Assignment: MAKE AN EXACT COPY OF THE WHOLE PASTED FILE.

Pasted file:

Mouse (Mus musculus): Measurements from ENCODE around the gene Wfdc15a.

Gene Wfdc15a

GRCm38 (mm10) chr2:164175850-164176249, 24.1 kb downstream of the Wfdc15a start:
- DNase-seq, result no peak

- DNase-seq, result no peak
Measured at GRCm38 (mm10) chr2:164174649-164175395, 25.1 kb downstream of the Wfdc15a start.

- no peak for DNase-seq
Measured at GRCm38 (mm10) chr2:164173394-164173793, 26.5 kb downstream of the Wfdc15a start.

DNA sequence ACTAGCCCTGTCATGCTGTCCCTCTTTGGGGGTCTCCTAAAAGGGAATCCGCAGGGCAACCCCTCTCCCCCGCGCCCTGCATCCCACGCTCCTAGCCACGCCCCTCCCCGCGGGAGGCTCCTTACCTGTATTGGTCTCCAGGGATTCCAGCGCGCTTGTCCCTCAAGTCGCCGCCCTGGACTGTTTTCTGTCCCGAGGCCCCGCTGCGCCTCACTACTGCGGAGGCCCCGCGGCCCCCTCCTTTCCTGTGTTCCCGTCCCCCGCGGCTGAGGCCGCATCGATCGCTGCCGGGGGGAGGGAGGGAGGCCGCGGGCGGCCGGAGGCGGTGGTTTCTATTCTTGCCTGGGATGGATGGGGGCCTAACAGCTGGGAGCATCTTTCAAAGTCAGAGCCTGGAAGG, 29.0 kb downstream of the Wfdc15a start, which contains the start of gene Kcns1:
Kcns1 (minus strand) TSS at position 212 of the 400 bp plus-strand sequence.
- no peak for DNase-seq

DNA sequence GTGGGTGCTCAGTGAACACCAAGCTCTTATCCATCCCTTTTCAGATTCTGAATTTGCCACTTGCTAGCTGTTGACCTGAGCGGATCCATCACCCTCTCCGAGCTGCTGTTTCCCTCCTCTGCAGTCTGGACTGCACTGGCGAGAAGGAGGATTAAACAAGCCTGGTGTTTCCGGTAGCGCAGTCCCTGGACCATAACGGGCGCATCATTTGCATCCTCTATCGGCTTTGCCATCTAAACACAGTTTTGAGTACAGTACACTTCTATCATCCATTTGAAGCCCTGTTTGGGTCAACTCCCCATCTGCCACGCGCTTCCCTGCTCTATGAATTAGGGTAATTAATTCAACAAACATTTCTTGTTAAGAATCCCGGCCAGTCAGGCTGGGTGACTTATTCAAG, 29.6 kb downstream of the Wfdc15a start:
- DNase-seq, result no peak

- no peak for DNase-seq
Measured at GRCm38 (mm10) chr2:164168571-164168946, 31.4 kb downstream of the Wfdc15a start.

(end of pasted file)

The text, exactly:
Mouse (Mus musculus): Measurements from ENCODE around the gene Wfdc15a.

Gene Wfdc15a

GRCm38 (mm10) chr2:164175850-164176249, 24.1 kb downstream of the Wfdc15a start:
- DNase-seq, result no peak

- DNase-seq, result no peak
Measured at GRCm38 (mm10) chr2:164174649-164175395, 25.1 kb downstream of the Wfdc15a start.

- no peak for DNase-seq
Measured at GRCm38 (mm10) chr2:164173394-164173793, 26.5 kb downstream of the Wfdc15a start.

DNA sequence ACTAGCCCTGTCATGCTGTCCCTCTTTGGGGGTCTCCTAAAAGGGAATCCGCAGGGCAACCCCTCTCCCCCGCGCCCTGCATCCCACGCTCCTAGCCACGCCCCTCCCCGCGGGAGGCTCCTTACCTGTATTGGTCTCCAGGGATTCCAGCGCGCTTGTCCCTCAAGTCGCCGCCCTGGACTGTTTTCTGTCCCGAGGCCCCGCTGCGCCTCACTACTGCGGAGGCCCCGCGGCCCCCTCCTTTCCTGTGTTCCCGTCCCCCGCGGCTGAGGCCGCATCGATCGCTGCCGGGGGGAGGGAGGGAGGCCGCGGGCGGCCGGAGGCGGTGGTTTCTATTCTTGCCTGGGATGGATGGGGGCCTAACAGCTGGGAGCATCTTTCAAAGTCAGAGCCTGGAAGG, 29.0 kb downstream of the Wfdc15a start, which contains the start of gene Kcns1:
Kcns1 (minus strand) TSS at position 212 of the 400 bp plus-strand sequence.
- no peak for DNase-seq

DNA sequence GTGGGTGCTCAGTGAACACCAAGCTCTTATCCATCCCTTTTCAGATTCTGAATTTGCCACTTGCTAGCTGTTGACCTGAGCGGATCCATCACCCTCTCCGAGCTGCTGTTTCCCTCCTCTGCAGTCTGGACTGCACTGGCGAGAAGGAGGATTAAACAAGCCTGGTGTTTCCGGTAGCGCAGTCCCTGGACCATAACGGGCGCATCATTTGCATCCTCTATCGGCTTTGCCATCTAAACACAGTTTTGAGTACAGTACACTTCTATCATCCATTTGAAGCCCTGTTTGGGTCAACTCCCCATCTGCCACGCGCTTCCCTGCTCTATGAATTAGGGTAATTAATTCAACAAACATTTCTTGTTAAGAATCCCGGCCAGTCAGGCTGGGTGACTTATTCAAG, 29.6 kb downstream of the Wfdc15a start:
- DNase-seq, result no peak

- no peak for DNase-seq
Measured at GRCm38 (mm10) chr2:164168571-164168946, 31.4 kb downstream of the Wfdc15a start.